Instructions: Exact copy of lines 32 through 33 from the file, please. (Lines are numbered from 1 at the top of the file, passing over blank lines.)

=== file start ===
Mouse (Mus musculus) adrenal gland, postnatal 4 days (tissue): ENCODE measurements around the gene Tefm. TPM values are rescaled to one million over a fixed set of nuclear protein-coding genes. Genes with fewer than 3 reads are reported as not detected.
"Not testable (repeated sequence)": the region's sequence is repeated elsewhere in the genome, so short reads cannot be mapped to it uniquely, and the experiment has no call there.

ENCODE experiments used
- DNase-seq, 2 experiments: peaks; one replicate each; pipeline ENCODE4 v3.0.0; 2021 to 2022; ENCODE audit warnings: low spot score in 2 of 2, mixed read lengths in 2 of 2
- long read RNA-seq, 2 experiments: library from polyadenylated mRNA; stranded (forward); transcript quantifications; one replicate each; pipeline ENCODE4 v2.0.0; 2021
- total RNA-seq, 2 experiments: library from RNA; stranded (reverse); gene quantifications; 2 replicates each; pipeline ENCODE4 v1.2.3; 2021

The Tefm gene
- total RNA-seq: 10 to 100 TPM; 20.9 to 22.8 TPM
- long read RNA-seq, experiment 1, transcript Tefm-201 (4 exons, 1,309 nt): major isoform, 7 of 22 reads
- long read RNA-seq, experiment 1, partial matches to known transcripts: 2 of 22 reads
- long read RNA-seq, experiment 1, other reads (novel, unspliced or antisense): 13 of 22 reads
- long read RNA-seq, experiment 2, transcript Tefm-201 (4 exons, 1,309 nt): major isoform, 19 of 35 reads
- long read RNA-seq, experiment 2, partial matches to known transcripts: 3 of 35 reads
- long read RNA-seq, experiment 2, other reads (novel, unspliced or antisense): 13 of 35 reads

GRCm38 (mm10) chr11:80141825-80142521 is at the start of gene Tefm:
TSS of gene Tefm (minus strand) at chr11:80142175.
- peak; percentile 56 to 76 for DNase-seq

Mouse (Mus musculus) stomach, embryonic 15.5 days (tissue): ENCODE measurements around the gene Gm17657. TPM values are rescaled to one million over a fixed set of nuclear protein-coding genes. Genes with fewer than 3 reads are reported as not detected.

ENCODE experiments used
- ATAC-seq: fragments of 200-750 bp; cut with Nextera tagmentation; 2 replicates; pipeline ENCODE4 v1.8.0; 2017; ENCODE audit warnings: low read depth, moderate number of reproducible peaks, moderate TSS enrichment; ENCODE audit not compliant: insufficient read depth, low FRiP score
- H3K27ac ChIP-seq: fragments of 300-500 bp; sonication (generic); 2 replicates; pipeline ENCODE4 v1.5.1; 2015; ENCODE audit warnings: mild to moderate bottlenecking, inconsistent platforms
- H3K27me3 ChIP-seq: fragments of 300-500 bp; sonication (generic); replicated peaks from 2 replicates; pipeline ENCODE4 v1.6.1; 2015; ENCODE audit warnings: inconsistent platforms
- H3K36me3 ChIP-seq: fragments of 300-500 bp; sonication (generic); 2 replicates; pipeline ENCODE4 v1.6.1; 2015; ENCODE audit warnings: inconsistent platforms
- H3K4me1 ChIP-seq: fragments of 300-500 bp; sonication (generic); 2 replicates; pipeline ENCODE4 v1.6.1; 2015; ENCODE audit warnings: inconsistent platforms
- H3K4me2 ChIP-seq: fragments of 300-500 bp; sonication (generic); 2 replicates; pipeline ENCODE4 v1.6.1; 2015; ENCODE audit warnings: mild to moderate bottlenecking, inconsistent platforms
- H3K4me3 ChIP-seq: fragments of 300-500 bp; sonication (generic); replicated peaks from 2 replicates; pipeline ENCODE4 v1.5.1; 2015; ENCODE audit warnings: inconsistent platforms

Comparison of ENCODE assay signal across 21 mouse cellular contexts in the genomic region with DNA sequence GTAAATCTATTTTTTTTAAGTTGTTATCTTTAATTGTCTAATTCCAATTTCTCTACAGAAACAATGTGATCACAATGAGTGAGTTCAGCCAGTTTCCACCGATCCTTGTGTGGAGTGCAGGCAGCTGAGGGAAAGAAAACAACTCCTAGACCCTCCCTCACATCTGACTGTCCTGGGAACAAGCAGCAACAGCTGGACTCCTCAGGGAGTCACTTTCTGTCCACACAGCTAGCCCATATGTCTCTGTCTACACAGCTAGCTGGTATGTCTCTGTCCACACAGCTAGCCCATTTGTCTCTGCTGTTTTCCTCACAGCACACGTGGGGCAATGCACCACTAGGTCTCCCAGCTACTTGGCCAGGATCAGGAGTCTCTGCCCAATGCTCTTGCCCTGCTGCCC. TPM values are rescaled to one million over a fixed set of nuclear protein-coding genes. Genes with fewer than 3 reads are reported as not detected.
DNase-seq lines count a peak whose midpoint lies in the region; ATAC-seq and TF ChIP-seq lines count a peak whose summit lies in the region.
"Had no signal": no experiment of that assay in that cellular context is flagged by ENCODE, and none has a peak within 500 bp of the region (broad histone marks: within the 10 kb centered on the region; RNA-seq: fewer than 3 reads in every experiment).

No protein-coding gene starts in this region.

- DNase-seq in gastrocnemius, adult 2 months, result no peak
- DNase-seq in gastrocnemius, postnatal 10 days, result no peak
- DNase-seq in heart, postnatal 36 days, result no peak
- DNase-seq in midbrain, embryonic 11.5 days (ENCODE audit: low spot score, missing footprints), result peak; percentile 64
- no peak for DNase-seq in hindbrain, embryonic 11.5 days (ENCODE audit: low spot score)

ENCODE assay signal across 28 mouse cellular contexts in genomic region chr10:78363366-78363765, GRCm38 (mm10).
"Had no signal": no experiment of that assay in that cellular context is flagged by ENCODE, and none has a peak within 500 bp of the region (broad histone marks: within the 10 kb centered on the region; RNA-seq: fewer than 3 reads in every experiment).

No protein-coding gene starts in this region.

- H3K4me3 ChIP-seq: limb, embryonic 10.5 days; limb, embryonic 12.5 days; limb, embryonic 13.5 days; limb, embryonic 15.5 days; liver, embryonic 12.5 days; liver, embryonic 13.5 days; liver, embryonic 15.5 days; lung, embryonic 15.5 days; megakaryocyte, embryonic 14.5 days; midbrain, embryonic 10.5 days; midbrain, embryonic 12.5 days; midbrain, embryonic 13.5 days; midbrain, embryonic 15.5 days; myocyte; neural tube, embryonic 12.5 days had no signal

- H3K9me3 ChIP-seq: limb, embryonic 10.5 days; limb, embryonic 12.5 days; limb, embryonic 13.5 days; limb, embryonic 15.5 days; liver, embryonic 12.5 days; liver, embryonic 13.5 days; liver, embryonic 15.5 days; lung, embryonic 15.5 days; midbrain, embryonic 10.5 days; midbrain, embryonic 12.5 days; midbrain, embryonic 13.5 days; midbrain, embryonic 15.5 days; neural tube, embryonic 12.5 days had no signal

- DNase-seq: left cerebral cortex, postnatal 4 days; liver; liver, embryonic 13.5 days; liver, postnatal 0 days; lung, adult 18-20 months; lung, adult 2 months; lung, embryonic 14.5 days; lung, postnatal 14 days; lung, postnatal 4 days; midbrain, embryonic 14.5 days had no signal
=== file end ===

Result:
- DNase-seq in gastrocnemius, postnatal 10 days, result no peak
- DNase-seq in heart, postnatal 36 days, result no peak